State Monopoly Over Taxation Taxation is a key indicator for measuring resilience and fragility and state performance more generally In terms of state fragility what is most important is that NO rival organisations control significant taxation A state’s taxation capacity can provide an objective means to assess the power, authority and legitimacy the state has to mobilise resources The degree to which the state monopolises tax collection, and the level, diversity and manner of collection of taxes all provide indications of a state’s position on the fragility to resilience spectrum.
Territorial reach of state organisations Reach of the state’s organisations into “significant” territory is a central indicator of fragility and resilience Territory is significant when it is a site of major human settlement, economic resource mobilization or borders on neighbouring zones of conflict. Programmes that aim to decentralize or devolve power in areas where the state is hardly present can aggravate fragility, programmes that promote economic and social integration of the state’s territory, even if economically “inefficient”, may be important to establishing state resilience.
Institutional hegemony of state rules Establishing the dominance of the state’s institutions is central to resilience A state must either incorporate or subordinate rival rule systems whether anchored among regional, ethnic, traditional, religious or warlord actors in rural or urban areas Non-state institutions can act as important sources of legitimacy to those who mount violent challenges to the state. Assessing this can guide the design of programmes promoting participation, decentralisation, devolution, the use of private and NGOs to deliver services.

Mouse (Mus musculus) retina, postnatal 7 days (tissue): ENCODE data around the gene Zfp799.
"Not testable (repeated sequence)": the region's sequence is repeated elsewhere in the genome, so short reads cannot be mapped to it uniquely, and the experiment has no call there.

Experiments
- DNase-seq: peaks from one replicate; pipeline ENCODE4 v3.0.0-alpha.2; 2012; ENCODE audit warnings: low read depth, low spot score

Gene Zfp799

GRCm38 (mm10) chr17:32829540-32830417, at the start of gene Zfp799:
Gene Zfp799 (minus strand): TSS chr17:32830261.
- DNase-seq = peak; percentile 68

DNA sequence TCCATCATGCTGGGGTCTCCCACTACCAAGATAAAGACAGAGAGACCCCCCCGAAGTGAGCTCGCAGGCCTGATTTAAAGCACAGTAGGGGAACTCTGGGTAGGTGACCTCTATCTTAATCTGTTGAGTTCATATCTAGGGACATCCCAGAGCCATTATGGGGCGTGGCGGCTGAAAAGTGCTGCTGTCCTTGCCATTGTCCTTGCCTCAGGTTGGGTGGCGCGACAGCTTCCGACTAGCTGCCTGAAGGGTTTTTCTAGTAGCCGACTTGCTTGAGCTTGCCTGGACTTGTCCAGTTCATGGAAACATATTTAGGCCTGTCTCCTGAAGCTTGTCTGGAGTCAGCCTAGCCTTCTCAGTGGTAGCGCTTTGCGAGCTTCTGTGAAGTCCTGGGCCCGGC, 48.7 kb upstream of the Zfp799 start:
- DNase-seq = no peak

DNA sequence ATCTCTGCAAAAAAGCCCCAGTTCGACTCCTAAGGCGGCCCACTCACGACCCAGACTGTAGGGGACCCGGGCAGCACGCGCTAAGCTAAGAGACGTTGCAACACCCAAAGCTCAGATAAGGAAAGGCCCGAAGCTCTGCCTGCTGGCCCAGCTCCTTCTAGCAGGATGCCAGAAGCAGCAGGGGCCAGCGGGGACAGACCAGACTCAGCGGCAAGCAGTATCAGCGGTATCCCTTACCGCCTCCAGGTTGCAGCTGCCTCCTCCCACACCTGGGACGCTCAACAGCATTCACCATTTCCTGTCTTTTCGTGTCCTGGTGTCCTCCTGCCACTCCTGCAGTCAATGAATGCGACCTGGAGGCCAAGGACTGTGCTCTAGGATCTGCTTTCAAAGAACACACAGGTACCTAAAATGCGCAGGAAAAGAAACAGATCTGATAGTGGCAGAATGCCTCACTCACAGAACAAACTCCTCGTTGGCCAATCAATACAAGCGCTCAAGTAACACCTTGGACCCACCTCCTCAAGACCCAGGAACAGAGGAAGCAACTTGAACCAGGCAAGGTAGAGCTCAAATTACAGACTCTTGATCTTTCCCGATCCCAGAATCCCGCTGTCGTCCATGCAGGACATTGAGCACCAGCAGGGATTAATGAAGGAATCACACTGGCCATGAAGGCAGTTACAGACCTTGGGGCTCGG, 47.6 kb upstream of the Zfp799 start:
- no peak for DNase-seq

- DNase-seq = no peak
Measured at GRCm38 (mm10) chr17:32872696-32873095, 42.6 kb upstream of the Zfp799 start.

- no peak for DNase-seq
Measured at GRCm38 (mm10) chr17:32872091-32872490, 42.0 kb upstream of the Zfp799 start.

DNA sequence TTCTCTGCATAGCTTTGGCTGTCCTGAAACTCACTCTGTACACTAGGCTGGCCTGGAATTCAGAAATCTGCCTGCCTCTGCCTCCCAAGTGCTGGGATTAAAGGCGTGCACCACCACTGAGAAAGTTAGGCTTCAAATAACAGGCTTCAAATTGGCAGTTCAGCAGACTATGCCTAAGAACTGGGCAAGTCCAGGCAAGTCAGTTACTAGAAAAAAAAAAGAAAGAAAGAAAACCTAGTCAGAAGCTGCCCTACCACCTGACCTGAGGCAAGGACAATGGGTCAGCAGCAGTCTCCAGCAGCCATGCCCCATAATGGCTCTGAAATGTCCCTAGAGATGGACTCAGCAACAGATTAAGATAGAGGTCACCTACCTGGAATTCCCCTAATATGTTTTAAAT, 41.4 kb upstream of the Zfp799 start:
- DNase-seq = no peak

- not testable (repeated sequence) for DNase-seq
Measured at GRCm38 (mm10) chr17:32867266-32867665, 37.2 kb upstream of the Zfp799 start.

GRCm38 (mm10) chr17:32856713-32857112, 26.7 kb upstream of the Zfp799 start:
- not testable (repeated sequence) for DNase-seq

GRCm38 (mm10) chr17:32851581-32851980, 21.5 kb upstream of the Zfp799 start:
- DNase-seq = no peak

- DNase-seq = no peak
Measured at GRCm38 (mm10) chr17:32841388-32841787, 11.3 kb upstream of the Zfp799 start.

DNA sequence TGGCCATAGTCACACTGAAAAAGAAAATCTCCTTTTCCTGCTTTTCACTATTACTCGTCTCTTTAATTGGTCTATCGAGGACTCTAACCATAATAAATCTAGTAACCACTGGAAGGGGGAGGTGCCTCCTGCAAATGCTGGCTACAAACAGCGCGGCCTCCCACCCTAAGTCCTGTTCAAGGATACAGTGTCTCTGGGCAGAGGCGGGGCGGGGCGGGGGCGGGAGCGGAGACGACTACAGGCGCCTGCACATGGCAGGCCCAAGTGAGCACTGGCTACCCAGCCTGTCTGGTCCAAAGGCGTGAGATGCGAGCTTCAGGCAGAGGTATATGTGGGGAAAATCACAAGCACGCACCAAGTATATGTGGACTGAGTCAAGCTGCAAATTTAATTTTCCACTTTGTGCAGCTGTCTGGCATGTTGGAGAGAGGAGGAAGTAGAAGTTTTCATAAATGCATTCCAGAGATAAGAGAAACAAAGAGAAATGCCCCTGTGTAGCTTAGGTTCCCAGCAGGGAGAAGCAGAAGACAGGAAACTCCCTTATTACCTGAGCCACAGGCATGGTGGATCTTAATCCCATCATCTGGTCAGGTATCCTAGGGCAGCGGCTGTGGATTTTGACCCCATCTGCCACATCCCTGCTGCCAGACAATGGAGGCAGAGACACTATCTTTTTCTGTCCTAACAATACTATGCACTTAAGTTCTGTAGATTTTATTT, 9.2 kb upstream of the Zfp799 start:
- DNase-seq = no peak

Some Implications for economic policies Pay attention to horizontal inequalities - In conditions of state fragility, access to wealth and incomes tends to be exclusionary and unequal, so economic interventions and planning need to aim to reduce “horizontal inequalities. Pay attention to internal economic integration - Most prescriptions for economic reform aim at integrating economies into world systems of trade and investment without attention to developing internal linkages crucial to state resilience and development Formalise informal economic activities - Informal economy is a site of exclusion and the raising of resources to challenge the state Recognise that rents may be central to peace building
External Drivers of Violent Conflict and Fragility and Policy Implications Military Interventions - asymmetric power of invading forces - Justifications: “mission civilisatrice”, safeguard security, protect human rights - Make democracy less likely (Gutierrez et al) Trans-border armed groups and refugees - war “next door” (de Waal, 2000; Fearon and Laitin, 2003). - refugees from “wars next door” (Lischer, 2005) Externally imposed structural reforms - Structural Adjustment/Democratisation with no attention to “political settlements” (Di John and Putzel 2009)
Development aid promoting a “dual public sector” - Aid delivered outside state systems can create alternative sites of decision making and patronage and undermine or pre-empt the consolidation of state organisations (OECD, 2010) Illicit trade in drugs, arms and minerals - markets for illegal drugs (Gambetta, 1993) sources of finance for violent challenges to states – the “war on drugs” ineffective – Recent stance of Colombian President - arms trade: receiving almost no international attention - minerals exploitation and informalisation of the mining sector finance violent challenges (Mitchell and Garrett, 2009)
Establishing state resilience can insulate states against both external crises and the disruptive and violence- provoking characteristics of future economic development.
Why does this make a difference? Security: Becomes a first order issue - DRC Value achievements of Rwanda and worry about Uganda Governance Ensure reforms do not undermine elite bargain that buys peace Very different approach on speed, prioritisation of electoral reforms Very different attitude toward “traditional authorities” – reject idealism of its role
Economic policy - Deadly sequence in DRC and Rwanda in past. Recognise state role in changing incentive structures elites face: - Rwanda – state and business